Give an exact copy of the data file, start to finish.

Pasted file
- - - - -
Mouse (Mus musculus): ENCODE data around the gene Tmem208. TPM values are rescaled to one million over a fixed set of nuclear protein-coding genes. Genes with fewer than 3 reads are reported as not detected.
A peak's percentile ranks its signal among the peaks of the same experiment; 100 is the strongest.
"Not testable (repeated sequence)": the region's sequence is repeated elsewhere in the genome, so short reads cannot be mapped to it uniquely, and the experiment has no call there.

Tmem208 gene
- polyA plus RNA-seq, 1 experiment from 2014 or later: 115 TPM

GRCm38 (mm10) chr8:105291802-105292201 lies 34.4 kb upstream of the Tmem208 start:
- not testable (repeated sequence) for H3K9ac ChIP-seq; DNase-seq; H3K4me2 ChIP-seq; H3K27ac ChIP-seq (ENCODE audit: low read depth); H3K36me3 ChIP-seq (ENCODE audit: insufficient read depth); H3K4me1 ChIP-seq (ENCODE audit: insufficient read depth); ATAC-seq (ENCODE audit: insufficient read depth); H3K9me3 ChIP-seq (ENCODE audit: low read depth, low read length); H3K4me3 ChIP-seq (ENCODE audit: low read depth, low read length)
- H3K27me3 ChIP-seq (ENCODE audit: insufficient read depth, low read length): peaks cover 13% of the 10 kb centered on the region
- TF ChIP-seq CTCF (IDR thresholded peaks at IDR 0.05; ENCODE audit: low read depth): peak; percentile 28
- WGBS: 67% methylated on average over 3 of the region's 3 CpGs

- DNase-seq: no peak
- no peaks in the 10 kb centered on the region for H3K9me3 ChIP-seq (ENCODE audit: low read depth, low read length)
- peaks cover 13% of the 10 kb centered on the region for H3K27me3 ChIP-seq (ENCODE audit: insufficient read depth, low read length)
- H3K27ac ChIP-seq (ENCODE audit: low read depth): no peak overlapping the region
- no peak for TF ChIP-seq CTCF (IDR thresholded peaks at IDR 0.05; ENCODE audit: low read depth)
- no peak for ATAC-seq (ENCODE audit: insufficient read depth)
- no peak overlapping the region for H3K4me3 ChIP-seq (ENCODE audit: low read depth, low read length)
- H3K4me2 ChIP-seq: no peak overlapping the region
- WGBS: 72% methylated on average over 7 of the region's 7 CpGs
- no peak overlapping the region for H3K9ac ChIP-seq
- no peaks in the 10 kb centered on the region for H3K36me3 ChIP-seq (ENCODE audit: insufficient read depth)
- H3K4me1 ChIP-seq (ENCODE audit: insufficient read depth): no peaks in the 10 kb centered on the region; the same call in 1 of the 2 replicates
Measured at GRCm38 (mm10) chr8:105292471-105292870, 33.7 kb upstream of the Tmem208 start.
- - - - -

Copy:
Mouse (Mus musculus): ENCODE data around the gene Tmem208. TPM values are rescaled to one million over a fixed set of nuclear protein-coding genes. Genes with fewer than 3 reads are reported as not detected.
A peak's percentile ranks its signal among the peaks of the same experiment; 100 is the strongest.
"Not testable (repeated sequence)": the region's sequence is repeated elsewhere in the genome, so short reads cannot be mapped to it uniquely, and the experiment has no call there.

Tmem208 gene
- polyA plus RNA-seq, 1 experiment from 2014 or later: 115 TPM

GRCm38 (mm10) chr8:105291802-105292201 lies 34.4 kb upstream of the Tmem208 start:
- not testable (repeated sequence) for H3K9ac ChIP-seq; DNase-seq; H3K4me2 ChIP-seq; H3K27ac ChIP-seq (ENCODE audit: low read depth); H3K36me3 ChIP-seq (ENCODE audit: insufficient read depth); H3K4me1 ChIP-seq (ENCODE audit: insufficient read depth); ATAC-seq (ENCODE audit: insufficient read depth); H3K9me3 ChIP-seq (ENCODE audit: low read depth, low read length); H3K4me3 ChIP-seq (ENCODE audit: low read depth, low read length)
- H3K27me3 ChIP-seq (ENCODE audit: insufficient read depth, low read length): peaks cover 13% of the 10 kb centered on the region
- TF ChIP-seq CTCF (IDR thresholded peaks at IDR 0.05; ENCODE audit: low read depth): peak; percentile 28
- WGBS: 67% methylated on average over 3 of the region's 3 CpGs

- DNase-seq: no peak
- no peaks in the 10 kb centered on the region for H3K9me3 ChIP-seq (ENCODE audit: low read depth, low read length)
- peaks cover 13% of the 10 kb centered on the region for H3K27me3 ChIP-seq (ENCODE audit: insufficient read depth, low read length)
- H3K27ac ChIP-seq (ENCODE audit: low read depth): no peak overlapping the region
- no peak for TF ChIP-seq CTCF (IDR thresholded peaks at IDR 0.05; ENCODE audit: low read depth)
- no peak for ATAC-seq (ENCODE audit: insufficient read depth)
- no peak overlapping the region for H3K4me3 ChIP-seq (ENCODE audit: low read depth, low read length)
- H3K4me2 ChIP-seq: no peak overlapping the region
- WGBS: 72% methylated on average over 7 of the region's 7 CpGs
- no peak overlapping the region for H3K9ac ChIP-seq
- no peaks in the 10 kb centered on the region for H3K36me3 ChIP-seq (ENCODE audit: insufficient read depth)
- H3K4me1 ChIP-seq (ENCODE audit: insufficient read depth): no peaks in the 10 kb centered on the region; the same call in 1 of the 2 replicates
Measured at GRCm38 (mm10) chr8:105292471-105292870, 33.7 kb upstream of the Tmem208 start.